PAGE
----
"They're dead, aren't they? I haven't touched them--I couldn't--Look, can we step outside, man, I'm going to be sick, else!"

Miller, who had come from a butcher's family, said stolidly, "Yes, all right. The doctor's on his way, but there's nothing he can do for them." Except pronounce them dead, he added to himself. Poor souls. What the devil had happened here? "We might as well wait in the barn, then, until he's finished."

Elcott stumbled out the door. He made his way to the barn, where he was violently sick in one of the empty horse stalls. Afterward he felt no better. He could still see the kitchen floor--still smell the sickening odor of blood--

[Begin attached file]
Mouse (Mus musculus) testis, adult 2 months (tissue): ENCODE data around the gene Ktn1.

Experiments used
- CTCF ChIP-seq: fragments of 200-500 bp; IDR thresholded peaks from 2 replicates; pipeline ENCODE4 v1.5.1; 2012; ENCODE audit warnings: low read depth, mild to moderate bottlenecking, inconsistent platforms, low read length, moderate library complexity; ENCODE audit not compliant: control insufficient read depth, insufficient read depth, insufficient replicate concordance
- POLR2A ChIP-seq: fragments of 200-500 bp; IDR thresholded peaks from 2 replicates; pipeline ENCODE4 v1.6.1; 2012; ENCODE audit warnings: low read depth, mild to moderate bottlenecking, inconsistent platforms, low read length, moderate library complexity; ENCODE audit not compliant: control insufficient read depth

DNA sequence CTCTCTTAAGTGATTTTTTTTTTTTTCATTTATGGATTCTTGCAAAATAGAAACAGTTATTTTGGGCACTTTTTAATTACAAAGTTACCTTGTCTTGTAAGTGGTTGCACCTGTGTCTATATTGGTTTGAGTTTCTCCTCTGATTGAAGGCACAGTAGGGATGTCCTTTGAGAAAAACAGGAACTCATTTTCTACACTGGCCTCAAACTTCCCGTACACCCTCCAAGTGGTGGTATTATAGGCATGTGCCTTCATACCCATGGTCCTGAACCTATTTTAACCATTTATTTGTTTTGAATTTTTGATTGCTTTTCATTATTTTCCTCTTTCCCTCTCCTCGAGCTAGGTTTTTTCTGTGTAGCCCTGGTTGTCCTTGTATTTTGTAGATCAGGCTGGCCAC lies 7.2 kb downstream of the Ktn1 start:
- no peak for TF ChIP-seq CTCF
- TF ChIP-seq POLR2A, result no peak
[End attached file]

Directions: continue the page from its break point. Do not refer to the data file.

And the eyes--half closed--staring at nothing the living could see.

Had Gerald looked at Hell? He'd said the trenches were worse--

He sat down on a bale of hay, and dropped his head in his hands, trying to regulate his breathing and hold on to his senses. He should have sent the sergeant back alone. He'd been mad to think he could face that slaughter again.

After a while, Sergeant Miller came across to the barn, and the doctor was with him, carrying a lantern. Elcott lifted his head to nod at Dr. Jarvis. He cleared his throat and said, "They didn't suffer, did they? I mean--no one lingered--"